World Rainforest Movement

Zimbabwe: Demystifying the role of “the poor” in forest destruction

The image of the last tree in a dry region of Africa being cut down by a poor peasant –ultimate responsible for environment destruction– is widespread. Nevertheless, such image is more based on propaganda than on empirical evidence. On the one hand, reliable data on key environmental resources in this continent is scarce, and on the other hand quantitative studies –for example of West African forests and in Kenya– have shown that the assumption of systematic environmental degradation is wrong, and that smallholders actually improve their environmental resources through investments in natural capital.

Rural households in the South use environmental resources quite extensively. Their renewability and spontaneous occurrence, and the fact that they are often held under communal tenureship patterns make environmental resource use –among which products resulting from gathering and hunting in the forest– different from other economic activities. Since conventional economy analysis ignores them, little is known about their value in terms of rural household welfare.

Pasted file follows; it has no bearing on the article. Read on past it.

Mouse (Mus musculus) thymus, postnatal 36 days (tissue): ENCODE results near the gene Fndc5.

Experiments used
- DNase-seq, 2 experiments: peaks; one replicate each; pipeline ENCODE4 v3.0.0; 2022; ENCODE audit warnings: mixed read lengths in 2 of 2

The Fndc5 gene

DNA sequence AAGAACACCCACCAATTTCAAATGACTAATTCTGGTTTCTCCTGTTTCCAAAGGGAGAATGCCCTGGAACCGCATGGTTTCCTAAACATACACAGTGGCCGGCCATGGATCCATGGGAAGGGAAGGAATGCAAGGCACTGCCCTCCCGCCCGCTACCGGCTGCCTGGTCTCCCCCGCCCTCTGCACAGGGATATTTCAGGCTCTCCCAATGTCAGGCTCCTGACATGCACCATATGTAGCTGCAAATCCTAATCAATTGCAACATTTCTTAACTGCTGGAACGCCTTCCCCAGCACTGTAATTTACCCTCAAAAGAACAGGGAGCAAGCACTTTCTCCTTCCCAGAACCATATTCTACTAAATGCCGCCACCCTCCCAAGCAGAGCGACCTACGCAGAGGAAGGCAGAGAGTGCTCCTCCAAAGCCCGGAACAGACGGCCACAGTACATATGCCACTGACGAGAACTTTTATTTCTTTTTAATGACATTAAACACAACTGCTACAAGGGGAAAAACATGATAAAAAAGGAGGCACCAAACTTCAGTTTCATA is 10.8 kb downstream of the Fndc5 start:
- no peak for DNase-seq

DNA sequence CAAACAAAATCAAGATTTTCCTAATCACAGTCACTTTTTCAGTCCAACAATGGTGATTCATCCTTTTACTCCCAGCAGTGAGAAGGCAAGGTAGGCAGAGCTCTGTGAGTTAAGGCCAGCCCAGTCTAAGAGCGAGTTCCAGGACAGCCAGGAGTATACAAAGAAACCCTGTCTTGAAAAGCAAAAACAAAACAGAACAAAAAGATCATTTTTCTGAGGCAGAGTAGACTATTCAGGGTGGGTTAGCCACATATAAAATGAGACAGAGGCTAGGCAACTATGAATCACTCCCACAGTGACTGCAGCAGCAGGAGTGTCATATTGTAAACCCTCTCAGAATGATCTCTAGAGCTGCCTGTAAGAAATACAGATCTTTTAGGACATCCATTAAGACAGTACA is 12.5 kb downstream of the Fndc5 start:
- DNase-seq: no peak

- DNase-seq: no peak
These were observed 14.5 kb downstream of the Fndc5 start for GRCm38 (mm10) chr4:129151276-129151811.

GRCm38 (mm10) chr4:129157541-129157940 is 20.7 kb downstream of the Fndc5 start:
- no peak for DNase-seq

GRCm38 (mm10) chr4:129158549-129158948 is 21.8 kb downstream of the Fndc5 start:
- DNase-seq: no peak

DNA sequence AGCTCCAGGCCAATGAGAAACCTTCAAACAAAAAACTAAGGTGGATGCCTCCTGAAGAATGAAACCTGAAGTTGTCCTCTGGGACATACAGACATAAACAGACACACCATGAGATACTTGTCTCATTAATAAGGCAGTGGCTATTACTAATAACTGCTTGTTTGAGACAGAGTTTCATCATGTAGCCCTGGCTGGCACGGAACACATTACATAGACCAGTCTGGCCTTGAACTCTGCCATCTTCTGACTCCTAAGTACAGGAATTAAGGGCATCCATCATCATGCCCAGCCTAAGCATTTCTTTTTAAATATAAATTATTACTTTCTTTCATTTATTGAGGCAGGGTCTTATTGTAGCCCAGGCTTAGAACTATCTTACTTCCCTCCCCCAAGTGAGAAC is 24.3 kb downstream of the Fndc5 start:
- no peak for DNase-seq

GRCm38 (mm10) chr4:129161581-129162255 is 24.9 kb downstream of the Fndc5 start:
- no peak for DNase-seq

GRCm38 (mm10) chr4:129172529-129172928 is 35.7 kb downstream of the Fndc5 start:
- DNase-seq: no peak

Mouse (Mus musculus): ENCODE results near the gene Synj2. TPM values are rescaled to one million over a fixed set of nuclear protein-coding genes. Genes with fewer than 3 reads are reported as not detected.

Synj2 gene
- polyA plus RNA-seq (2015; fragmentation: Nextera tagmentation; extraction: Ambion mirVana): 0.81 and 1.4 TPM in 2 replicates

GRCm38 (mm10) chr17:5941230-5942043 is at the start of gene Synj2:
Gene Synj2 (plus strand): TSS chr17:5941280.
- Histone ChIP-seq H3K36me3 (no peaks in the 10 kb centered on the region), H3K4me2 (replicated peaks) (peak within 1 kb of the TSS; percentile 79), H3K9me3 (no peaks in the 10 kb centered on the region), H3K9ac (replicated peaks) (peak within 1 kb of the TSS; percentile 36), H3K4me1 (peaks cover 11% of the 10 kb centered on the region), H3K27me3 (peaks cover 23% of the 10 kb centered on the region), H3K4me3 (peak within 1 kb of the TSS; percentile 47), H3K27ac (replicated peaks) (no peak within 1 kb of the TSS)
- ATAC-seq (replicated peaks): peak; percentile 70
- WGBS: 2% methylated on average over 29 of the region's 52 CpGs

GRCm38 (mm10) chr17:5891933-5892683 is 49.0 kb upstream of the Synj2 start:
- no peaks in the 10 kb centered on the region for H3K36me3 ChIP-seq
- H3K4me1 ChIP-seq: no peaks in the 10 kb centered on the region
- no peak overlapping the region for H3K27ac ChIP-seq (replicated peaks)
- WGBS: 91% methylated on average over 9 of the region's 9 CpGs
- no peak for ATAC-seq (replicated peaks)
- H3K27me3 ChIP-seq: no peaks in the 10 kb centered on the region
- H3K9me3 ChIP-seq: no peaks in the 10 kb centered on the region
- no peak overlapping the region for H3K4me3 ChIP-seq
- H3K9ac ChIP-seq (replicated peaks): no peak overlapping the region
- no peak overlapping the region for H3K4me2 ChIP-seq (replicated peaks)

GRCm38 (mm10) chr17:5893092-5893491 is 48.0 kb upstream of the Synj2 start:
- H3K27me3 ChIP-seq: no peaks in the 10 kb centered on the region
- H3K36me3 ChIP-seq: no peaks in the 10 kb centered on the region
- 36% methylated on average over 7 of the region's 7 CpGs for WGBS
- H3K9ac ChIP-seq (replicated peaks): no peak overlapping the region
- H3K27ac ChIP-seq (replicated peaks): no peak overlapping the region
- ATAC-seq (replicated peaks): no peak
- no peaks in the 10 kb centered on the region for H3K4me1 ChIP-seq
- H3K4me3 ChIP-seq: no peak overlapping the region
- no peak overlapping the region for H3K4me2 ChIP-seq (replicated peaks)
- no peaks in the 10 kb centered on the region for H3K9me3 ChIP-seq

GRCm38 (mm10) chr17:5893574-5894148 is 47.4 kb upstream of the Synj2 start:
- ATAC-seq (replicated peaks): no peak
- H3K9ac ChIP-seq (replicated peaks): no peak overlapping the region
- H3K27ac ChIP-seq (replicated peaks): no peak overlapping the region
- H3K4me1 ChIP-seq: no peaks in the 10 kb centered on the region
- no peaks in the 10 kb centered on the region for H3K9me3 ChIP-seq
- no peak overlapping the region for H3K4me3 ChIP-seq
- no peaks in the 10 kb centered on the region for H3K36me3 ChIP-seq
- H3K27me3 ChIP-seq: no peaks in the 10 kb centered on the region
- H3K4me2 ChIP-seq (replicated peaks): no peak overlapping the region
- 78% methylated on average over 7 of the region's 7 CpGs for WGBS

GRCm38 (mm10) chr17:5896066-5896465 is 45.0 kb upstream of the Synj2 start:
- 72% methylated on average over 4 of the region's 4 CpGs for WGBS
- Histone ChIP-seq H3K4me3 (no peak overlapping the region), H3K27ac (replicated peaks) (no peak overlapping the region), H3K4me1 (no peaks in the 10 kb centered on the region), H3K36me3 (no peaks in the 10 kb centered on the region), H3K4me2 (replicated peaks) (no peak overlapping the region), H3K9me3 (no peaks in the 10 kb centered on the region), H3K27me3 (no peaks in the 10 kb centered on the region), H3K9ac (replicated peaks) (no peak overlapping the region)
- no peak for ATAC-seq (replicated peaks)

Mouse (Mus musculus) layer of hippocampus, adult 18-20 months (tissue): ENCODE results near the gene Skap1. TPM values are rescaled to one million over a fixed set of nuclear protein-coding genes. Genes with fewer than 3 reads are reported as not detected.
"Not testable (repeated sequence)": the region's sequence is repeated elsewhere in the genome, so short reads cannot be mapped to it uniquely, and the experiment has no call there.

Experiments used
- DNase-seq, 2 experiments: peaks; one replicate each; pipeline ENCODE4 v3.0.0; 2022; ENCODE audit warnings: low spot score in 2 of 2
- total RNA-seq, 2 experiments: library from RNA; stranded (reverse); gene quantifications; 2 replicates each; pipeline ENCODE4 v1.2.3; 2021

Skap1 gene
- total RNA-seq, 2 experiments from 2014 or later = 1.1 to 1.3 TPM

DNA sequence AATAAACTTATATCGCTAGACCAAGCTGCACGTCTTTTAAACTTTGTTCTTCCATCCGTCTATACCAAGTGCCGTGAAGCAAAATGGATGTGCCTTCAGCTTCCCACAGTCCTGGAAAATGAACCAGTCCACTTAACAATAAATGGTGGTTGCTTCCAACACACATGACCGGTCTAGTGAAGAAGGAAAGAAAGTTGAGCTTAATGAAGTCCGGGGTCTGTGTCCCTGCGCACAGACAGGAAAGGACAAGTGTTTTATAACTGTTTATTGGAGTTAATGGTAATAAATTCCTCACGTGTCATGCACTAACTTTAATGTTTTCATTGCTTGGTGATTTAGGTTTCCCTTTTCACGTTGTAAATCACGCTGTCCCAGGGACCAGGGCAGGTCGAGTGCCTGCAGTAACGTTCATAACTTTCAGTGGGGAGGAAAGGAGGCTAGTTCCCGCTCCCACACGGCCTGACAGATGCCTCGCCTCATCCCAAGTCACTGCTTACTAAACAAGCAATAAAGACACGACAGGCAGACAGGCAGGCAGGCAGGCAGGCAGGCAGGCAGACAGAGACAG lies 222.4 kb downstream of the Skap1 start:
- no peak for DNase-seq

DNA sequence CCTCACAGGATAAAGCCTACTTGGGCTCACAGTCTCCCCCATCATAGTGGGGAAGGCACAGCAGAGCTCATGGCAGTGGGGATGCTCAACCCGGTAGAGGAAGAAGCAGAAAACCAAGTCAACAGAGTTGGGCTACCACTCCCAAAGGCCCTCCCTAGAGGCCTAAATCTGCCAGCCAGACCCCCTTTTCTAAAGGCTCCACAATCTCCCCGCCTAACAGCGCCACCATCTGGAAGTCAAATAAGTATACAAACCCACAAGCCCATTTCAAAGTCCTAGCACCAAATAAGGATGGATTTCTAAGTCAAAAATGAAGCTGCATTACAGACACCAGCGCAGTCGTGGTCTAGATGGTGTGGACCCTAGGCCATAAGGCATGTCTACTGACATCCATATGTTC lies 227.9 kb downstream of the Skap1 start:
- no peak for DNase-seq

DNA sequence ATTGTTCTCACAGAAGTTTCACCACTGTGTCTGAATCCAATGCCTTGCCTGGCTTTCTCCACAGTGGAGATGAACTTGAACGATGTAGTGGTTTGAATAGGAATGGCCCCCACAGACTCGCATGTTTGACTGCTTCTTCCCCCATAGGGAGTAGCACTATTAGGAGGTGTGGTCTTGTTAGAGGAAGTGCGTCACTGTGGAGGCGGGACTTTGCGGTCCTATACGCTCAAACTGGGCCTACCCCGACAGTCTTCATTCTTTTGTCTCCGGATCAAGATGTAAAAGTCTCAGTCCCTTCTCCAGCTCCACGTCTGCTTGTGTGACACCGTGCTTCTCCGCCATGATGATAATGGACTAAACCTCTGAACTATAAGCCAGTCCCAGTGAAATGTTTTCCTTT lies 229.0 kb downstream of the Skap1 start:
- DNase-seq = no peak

In Zimbabwe rural households are located in the Communal Areas (CAs), which hold the poorest soils and conditions of only 650 mm of rainfall a year. The native population was forcibly resettled by the former colonial government and things did not change much with independence. Additionally, their cash income is very low, so that they can be considered poor by conventional economy.

A research study by William Cavendish (“Empirical Regularities in the Poverty-Environment Relationship of Rural Households: Evidence from Zimbabwe”, February 2000) in a typical rural county of Zimbabwe –the Shindi ward– in the mid 1990s found that on average each family derived over 35% of their income from freely-provided forest products. Around three quarters of all income comes from a wide range of other natural products. It was demonstrated that the poorest households depend the most on forest products. Even so, in absolute terms the richer households consume more forest products. While men do most of the hunting and wood related activities, women sell wild vegetables and fruits, and collect firewood.

The results of the research admit interpretations from several points of view. Concerning forests, the study shows how important the so-called “minor forest products” or “non-wood forest products” are for local communities of low incomes in a harsh environment. The hegemonic vision of forestry focused exclusively on wood production does not take this into account. Additionally, the research shows that the idea that the poor are responsible for the degradation of the forests is not only false but also absurd, since forest destruction would mean the end of a “hidden” but substantial income, which can make the difference between life and death.

Article based on information from: “Southern African forests – the poor people’s safety net” by David Kaimowitz, 31/8/2000; e-mail: d.kaimowitz@cgiar.org ; Cavendish William, “Empirical Regularities in the Poverty-
Environment Relationship of Rural Households: Evidence from Zimbabwe”, February 2000;